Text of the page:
We Filipinos are a fun loving people. We like to enjoy ourselves, relax, and have a lot of merrymaking. If you want to have fun in the Philippines, a fiesta is where you should be. Most fiesta is rooted in our Christian beliefs, dating as far back as the Spanish period where many towns and barrios would organize a celebration during the feast day of their patron saint. Aside from the religious activities, such as the holy masses and processions, we also have a number of activities and highlights that make a fiesta even more enjoyable.
Here are 10 things that you can see and experience in a Barangay fiesta.
Variety Shows are very common during a fiesta. This is a program, often organized by the barangay officials or a committee lead by them, to entertain everyone. This often happens at night in the barangay sports complex or on a stage set-up near the barangay hall. It features locals showing off their talents by singing or dancing. Sometimes, professional entertainers and show bands are hired to put up a show for the audience. You also often get a comedians throwing their best jokes at the crowed, a doble-kara artist (someone who can sing in a male and female voice), or a magician doing mind-blowing tricks with swords and fire.
For some reason, there’s usually a small pageant during a barangay fiesta, especially if it’s a big barangay. Local girls would try their luck to win the title as the most beautiful girl in the area while their neighbors and family cheer on. Some barangays organize a Miss Gay pageant, which is more for a comedic show than an actual pageant. Participants would entertain the crowd with their wit and talents.
During a fiesta, discos are commonly organized by the barangay youth committee. A sound system service, commonly known as a “disco mobile”, is hired to set up large speakers on one of the roads in the area. The road is closed off by placing railings on both sides of the road’s ends. In Bisaya speaking areas of the country, this make-shift disco is called diskoral, referring to the railings or koral that keeps the road and everyone in. this often starts early during the evening and ends late at night. A small entrance fee is also usually collected so you can get in to the dance area.
The perya plays a big role in the fiesta’s economics. This is a travelling fair that’s set up a few days before the fiesta starts and last till the fiesta day itself. It’s like a mini amusement park that features a number of attractions, like games and rides, as well as food stalls that offer a number of Pinoy favorites like barbequed street food, cotton candy, and popcorn. A common ride at a perya is the ferris wheel and the “caterpillar”, which is like a small rollercoaster. A number of games can be played for prizes like candy, money, and even kitchen utensils -don’t be shocked, this is normal in a perya. Once the fiesta is over, the perya packs up and moves on to the next town.
A bingo game another common activity featured in a barangay fiesta. This is often open to anyone and you can buy the cards at the barangay hall for an affordable price. The game can last all night long, or at least until all the prizes have been won. Prizes can range for small items like dinning sets and pots and pans to large “jackpot” prizes like electronics such as television sets, speakers, and even furniture like sofas and cabinets.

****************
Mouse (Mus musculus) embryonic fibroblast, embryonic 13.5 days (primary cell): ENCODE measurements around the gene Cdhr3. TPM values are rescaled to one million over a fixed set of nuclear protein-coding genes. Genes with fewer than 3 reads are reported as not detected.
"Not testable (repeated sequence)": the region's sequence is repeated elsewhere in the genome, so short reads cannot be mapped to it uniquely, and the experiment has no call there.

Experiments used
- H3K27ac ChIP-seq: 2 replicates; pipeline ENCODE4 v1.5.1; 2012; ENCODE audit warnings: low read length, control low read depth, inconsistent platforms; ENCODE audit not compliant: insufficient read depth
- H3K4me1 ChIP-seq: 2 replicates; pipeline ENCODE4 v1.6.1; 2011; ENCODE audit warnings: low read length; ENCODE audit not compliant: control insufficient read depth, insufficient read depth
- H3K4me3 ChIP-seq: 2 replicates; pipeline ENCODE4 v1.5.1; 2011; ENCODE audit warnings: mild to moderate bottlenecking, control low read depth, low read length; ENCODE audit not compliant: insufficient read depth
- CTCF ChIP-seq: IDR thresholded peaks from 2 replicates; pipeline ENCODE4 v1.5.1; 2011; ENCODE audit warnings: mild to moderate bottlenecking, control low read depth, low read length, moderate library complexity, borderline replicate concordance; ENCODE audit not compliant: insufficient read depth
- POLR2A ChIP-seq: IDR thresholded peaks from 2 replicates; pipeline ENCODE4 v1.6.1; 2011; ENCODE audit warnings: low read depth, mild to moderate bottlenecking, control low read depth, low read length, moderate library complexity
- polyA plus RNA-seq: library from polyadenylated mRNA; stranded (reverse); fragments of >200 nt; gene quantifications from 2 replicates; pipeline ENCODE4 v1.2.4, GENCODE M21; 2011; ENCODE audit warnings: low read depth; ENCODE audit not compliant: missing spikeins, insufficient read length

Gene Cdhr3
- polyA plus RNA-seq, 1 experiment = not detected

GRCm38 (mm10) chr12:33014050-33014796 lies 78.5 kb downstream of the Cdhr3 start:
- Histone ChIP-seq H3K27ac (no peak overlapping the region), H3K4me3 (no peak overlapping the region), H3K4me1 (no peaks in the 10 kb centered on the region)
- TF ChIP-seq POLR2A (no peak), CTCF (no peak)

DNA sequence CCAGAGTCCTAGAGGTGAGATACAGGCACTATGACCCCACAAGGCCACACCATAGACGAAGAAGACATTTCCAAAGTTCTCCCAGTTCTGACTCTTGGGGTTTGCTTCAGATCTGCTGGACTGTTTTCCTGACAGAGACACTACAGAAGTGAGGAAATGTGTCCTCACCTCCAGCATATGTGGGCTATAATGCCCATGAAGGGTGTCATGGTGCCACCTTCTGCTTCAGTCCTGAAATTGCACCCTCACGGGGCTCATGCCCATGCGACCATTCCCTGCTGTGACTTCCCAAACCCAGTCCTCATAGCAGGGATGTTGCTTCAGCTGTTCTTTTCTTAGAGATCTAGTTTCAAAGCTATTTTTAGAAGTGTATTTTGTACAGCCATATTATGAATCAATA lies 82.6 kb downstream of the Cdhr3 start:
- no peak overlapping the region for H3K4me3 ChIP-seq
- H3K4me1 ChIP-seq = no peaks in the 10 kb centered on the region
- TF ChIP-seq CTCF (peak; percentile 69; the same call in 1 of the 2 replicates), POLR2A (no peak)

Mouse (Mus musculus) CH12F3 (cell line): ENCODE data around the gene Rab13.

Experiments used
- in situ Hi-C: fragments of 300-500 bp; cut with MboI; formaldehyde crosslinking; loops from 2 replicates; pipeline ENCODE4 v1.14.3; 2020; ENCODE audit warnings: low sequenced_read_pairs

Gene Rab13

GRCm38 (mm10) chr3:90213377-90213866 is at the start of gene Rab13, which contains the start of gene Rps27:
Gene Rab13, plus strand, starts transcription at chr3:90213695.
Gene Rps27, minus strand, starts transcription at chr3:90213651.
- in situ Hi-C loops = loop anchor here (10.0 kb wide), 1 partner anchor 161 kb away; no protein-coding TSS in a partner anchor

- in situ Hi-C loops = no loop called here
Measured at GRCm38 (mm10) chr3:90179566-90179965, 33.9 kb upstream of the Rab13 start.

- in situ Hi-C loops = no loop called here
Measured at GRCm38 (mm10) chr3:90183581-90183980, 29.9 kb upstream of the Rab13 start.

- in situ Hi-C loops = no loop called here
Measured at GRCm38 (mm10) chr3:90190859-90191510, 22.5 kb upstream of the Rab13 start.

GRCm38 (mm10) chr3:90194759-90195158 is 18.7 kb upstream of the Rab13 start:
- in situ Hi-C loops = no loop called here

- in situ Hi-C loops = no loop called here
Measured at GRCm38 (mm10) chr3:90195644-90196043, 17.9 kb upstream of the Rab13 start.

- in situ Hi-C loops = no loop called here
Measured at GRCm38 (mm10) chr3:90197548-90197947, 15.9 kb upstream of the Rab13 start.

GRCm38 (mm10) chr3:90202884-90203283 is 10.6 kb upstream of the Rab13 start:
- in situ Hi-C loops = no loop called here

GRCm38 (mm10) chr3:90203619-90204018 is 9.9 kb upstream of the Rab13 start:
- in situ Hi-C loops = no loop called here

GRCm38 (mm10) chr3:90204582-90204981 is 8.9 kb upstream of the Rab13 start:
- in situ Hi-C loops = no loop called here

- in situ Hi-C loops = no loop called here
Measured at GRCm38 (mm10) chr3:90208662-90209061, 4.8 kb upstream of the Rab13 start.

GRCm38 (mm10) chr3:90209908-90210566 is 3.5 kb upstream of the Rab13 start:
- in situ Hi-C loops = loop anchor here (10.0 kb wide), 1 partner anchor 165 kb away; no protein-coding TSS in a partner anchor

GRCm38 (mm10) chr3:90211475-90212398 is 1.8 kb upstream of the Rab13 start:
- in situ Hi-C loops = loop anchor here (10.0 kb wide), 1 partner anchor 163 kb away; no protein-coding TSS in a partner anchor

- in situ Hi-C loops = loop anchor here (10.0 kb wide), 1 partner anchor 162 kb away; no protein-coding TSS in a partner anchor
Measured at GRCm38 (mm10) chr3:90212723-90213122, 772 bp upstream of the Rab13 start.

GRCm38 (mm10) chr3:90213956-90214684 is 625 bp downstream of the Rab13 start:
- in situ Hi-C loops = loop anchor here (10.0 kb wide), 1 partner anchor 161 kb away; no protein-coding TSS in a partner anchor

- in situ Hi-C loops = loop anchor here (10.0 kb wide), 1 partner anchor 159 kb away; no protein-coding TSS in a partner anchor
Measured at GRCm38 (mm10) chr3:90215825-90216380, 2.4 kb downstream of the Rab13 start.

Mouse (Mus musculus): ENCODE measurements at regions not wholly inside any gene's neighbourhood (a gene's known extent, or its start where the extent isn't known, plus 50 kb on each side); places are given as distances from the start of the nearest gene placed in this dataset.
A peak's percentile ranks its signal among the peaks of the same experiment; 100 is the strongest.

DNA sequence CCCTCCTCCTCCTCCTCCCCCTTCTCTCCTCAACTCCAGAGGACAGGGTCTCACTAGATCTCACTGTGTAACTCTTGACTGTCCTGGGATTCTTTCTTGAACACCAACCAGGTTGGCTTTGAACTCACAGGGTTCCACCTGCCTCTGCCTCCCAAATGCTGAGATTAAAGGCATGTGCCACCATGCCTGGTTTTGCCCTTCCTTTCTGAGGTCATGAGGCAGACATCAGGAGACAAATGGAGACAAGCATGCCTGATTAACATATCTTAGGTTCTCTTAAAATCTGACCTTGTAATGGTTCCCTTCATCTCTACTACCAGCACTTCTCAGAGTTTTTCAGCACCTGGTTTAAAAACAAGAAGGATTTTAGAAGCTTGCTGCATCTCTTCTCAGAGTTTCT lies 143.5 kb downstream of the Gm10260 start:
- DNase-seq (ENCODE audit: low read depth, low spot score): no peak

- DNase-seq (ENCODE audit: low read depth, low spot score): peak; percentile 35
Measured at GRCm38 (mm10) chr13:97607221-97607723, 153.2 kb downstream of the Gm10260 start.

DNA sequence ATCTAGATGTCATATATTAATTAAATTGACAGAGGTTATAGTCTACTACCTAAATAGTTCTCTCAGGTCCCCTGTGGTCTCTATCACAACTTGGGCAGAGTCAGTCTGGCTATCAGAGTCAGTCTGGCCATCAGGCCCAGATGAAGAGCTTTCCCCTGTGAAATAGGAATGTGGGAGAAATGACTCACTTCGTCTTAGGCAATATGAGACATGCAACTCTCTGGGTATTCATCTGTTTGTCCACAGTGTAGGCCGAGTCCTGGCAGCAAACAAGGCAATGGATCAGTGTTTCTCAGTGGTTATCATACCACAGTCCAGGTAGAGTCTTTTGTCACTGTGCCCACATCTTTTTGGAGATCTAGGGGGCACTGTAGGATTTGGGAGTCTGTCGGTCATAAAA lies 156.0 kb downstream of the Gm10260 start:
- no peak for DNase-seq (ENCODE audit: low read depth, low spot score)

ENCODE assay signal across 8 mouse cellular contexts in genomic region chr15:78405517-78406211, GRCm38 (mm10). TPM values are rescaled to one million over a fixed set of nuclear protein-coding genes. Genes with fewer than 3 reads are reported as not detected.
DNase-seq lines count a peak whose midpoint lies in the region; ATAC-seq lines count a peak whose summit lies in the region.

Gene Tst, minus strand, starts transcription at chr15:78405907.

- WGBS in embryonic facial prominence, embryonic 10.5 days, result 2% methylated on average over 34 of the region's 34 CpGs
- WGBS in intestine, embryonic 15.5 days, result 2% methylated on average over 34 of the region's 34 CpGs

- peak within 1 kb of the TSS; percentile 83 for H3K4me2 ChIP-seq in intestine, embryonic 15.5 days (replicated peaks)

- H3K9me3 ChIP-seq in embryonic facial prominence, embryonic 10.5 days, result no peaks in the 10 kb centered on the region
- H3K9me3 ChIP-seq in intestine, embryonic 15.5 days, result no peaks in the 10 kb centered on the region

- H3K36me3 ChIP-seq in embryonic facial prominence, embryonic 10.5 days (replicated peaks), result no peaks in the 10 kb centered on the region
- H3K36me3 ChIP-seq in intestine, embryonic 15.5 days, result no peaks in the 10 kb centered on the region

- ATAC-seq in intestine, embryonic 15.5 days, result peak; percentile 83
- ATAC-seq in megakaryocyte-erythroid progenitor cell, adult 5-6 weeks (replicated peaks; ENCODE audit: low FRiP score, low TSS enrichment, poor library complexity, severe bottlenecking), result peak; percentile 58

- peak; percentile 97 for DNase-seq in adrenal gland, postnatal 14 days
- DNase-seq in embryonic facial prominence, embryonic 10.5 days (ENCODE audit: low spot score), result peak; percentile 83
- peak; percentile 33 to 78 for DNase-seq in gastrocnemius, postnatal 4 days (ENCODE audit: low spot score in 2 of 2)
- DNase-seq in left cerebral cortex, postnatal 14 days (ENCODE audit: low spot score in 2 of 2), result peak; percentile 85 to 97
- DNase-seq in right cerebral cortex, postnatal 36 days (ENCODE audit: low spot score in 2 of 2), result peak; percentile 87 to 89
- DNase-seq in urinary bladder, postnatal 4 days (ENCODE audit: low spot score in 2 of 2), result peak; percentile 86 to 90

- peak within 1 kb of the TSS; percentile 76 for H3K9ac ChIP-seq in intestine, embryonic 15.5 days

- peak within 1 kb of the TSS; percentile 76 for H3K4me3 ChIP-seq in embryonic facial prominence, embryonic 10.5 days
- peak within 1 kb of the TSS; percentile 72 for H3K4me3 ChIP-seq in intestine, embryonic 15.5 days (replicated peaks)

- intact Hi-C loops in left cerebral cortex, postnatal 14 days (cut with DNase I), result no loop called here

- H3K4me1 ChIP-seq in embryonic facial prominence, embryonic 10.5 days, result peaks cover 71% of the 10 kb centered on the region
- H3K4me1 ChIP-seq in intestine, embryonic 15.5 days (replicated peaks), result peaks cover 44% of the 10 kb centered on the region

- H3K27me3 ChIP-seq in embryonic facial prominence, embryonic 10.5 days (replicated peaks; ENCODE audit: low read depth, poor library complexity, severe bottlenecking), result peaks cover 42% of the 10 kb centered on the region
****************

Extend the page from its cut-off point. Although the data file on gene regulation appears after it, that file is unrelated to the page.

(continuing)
During a fiesta, a number of street food vendors start setting up small stalls and sell food. Some vendors come for a different town, or even city, and would sell their delicacies at the fiesta. This could be your chance to try the different local foods that you usually don’t get to eat. The usual street food is also offered. You can get everything from the popular pork and chicken barbeque to the more exotic like isaw and chicken feet. You can even get the notorious Balut from the vendors. Wash this down with juice or some refreshing Sago at Gulaman.
Games are often played during a fiesta to build comradery amongst the town folks. Traditional games like pabitin (a game where little prizes are placed on a lattice of bamboo sticks called a balag and is suspended in the air for people to reach), paluan ng palayok ( where a player is blindfolded and tries to hit the pot which is often filled with coins and candy), and agawang buko ( where players struggle to take a hold of an oiled coconut) are often played. Sack races and tug of wars are also other common games being played.
Like pageants, we are also obsessed with basketball. Often times, barangays and towns have a Liga or basketball leagues that are made up of a number of teams. Games are set between the teams in the barangay or teams from different barangays. The final game is usually set during the fiesta week where everyone can watch and cheer for their favorite team, or neighbor.
It’s not a fiesta without lechon. This meal is usually only served during special occasions and celebrations. A Lechon is a whole pig that’s been slowly roasted over an open charcoal pit. It’s continuously turned which lets its drippings baste itself, producing a very flavorful and juicy piece of meat. As it cooks, the skin (which is usually what people reach for first) gets really crispy and crunchy. Eating Lechon is truly an experience, one that you should never miss.
No celebration is complete without fireworks. Over the years, fireworks display in the barangay fiesta have become more and more extravagant, mainly because of the availability of higher quality fireworks in the market. The fireworks usually happen after the first and the last mass for the patron saint on the feast day.